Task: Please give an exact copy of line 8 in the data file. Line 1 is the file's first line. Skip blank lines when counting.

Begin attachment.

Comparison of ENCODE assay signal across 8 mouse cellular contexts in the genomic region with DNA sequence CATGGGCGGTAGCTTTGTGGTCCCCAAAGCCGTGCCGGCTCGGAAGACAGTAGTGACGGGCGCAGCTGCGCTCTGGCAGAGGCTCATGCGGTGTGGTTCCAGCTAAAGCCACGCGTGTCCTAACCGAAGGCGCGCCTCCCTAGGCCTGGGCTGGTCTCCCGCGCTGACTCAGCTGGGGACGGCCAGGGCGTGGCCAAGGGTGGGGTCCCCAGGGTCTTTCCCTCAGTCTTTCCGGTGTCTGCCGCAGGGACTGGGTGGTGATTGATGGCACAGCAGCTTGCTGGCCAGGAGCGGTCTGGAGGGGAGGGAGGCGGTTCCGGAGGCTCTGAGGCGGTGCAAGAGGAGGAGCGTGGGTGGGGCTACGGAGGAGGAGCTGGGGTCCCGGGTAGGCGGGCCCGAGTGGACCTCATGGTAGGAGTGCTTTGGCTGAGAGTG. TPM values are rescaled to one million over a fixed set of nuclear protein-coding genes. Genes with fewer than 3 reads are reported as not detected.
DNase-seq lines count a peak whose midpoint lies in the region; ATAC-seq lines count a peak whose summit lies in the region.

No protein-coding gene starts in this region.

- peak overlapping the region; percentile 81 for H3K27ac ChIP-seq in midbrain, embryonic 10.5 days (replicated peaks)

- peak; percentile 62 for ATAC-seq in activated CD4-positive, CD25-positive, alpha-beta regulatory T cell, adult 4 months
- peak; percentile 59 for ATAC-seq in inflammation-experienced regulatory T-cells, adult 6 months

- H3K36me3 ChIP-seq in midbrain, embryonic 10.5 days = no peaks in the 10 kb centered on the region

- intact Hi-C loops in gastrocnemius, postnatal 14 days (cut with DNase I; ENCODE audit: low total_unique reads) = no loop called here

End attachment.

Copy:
- intact Hi-C loops in gastrocnemius, postnatal 14 days (cut with DNase I; ENCODE audit: low total_unique reads) = no loop called here